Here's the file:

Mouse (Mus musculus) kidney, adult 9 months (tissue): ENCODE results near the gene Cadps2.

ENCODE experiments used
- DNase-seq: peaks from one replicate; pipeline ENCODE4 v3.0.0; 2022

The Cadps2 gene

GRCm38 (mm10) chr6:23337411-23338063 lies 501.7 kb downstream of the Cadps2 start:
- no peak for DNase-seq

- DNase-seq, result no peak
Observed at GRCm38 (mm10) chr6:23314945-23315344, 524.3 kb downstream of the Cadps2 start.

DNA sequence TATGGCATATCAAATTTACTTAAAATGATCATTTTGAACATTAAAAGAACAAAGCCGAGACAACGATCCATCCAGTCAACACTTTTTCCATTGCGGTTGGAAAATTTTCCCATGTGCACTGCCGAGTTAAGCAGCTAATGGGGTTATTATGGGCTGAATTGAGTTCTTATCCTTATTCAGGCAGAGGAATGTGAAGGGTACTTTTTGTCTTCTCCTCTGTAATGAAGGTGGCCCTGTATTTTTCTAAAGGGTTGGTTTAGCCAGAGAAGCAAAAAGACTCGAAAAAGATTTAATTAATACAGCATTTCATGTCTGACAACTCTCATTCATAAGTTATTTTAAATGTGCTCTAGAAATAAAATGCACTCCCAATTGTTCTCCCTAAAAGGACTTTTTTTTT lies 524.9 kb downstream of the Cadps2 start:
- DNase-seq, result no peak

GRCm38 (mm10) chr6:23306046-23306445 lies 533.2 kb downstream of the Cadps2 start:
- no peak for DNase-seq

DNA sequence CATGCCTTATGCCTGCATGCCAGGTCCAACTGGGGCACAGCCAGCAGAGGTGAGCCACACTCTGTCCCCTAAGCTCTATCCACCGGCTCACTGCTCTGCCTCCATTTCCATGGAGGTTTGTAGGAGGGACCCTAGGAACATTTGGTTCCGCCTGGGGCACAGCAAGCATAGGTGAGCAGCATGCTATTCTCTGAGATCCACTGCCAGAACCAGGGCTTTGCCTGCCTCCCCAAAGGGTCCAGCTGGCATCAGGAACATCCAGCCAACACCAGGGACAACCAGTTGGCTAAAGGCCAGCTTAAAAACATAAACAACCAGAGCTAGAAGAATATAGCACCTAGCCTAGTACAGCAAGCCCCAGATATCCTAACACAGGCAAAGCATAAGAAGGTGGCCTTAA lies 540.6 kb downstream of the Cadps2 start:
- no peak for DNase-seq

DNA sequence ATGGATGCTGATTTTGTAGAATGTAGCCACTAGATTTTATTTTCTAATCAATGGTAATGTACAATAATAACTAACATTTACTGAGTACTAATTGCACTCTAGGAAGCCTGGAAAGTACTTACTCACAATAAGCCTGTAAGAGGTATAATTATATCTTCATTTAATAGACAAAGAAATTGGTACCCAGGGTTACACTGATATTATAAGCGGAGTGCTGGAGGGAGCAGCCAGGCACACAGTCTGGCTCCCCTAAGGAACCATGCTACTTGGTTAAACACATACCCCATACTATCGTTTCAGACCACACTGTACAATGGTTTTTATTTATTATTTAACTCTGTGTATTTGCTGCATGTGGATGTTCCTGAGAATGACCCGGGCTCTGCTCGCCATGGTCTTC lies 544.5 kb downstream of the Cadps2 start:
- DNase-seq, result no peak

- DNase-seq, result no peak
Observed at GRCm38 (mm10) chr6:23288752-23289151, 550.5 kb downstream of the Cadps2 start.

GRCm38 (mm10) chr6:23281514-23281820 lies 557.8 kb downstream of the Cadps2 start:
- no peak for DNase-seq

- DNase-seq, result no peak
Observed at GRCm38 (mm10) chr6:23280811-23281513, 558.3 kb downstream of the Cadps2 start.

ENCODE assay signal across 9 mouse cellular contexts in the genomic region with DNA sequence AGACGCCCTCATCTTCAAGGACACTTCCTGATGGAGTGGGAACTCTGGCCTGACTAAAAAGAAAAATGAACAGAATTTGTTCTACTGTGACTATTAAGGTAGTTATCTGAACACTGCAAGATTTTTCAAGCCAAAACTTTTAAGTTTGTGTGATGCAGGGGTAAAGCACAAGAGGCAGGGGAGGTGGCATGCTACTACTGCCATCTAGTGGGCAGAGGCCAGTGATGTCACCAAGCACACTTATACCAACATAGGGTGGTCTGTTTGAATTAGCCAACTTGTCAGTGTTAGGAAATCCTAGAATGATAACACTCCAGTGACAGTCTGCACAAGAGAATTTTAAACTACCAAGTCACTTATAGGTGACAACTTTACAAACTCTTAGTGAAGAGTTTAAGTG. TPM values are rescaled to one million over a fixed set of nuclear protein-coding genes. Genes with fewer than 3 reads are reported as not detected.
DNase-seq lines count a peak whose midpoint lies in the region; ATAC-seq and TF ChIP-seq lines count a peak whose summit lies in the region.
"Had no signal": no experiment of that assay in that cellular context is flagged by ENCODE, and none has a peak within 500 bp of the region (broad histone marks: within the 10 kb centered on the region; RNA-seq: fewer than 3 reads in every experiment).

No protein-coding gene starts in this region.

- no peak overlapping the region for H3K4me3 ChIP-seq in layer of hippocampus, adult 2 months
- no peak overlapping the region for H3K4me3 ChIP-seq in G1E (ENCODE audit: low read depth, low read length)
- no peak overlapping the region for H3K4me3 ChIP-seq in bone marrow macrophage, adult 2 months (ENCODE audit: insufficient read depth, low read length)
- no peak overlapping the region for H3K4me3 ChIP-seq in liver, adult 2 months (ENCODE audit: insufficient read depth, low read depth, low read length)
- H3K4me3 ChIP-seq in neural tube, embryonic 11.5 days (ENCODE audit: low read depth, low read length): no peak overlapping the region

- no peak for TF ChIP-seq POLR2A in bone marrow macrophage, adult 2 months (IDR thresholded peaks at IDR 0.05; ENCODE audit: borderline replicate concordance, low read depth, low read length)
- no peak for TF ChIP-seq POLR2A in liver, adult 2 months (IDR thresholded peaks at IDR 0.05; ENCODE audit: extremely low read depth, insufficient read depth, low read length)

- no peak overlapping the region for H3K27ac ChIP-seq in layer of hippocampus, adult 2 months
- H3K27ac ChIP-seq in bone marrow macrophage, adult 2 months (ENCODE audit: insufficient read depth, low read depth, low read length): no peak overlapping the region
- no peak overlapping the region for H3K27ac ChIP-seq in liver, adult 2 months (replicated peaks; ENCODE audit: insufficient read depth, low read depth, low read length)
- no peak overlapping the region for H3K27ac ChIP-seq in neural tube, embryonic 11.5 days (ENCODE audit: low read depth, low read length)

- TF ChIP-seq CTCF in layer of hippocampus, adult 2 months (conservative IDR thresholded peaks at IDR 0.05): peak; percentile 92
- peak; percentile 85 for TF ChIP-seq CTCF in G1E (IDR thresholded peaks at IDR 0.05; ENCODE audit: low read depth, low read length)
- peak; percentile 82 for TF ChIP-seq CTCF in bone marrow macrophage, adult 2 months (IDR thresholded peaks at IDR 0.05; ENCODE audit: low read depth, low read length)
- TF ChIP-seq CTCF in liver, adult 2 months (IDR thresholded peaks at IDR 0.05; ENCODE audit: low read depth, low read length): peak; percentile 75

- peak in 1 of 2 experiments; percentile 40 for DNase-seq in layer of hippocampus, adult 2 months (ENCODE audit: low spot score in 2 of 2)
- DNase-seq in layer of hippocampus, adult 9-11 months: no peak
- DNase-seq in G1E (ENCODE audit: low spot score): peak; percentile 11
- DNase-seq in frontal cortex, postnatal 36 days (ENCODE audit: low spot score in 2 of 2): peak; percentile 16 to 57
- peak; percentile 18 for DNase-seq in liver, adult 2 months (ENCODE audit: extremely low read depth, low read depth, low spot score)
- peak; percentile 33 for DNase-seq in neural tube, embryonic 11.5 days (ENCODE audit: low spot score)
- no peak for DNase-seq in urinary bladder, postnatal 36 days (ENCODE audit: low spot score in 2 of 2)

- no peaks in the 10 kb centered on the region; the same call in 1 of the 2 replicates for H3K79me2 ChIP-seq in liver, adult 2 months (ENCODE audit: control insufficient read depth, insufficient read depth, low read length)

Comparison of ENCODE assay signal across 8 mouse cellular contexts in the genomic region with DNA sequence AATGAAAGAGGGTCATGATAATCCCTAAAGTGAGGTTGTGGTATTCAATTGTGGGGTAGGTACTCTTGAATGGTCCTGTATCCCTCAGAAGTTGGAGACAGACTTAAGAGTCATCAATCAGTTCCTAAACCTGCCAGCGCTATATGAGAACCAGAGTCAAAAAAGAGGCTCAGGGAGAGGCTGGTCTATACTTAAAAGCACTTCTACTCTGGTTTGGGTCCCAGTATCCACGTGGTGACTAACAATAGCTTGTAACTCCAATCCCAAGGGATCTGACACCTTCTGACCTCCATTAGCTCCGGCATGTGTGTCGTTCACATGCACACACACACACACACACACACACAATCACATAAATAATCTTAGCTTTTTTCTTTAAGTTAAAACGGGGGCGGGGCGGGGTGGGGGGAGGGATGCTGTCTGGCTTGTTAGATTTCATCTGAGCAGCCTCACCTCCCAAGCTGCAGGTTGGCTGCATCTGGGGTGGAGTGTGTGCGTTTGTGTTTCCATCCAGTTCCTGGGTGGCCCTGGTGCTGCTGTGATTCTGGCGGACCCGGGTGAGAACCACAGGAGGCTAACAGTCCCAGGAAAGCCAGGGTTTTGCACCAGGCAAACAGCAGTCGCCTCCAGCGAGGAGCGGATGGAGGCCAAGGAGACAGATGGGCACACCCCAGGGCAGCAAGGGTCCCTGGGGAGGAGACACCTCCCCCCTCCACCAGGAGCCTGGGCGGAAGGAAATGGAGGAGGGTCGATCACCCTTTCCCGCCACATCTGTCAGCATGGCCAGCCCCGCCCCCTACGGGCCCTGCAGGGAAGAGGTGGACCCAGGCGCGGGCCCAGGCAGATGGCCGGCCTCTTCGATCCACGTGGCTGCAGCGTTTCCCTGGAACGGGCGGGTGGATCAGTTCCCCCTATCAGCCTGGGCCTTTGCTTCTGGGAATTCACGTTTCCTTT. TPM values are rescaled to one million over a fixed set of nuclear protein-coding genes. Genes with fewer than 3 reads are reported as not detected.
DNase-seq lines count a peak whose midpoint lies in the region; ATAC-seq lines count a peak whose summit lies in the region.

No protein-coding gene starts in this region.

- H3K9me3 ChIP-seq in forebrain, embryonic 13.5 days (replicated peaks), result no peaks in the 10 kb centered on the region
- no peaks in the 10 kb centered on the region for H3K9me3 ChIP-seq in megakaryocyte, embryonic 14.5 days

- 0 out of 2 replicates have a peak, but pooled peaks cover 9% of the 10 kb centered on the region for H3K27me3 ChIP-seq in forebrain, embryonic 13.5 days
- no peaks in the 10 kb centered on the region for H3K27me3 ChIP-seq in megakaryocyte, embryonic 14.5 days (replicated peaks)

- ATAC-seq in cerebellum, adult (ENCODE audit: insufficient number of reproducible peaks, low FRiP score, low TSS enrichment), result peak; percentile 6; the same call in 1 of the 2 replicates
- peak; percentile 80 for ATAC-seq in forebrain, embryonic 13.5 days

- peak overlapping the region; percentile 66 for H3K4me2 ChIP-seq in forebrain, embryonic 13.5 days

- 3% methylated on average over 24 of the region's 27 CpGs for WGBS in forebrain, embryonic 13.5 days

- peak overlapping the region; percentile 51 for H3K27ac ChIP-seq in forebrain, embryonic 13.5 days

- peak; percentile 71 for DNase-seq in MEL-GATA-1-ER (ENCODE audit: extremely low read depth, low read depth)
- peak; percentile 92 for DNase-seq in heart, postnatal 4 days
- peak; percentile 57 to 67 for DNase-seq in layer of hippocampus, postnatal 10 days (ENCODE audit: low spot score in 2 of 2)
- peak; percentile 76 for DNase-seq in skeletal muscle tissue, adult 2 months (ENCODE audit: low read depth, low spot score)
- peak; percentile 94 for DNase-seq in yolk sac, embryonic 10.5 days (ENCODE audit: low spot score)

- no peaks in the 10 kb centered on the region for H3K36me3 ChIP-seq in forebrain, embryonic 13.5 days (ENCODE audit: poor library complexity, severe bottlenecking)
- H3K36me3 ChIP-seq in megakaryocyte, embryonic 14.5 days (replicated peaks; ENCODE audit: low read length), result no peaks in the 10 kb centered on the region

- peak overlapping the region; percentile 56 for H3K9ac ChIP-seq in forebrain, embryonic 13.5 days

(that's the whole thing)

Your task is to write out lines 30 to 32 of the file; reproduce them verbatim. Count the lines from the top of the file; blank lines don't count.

- no peak overlapping the region for H3K4me3 ChIP-seq in liver, adult 2 months (ENCODE audit: insufficient read depth, low read depth, low read length)
- H3K4me3 ChIP-seq in neural tube, embryonic 11.5 days (ENCODE audit: low read depth, low read length): no peak overlapping the region

- no peak for TF ChIP-seq POLR2A in bone marrow macrophage, adult 2 months (IDR thresholded peaks at IDR 0.05; ENCODE audit: borderline replicate concordance, low read depth, low read length)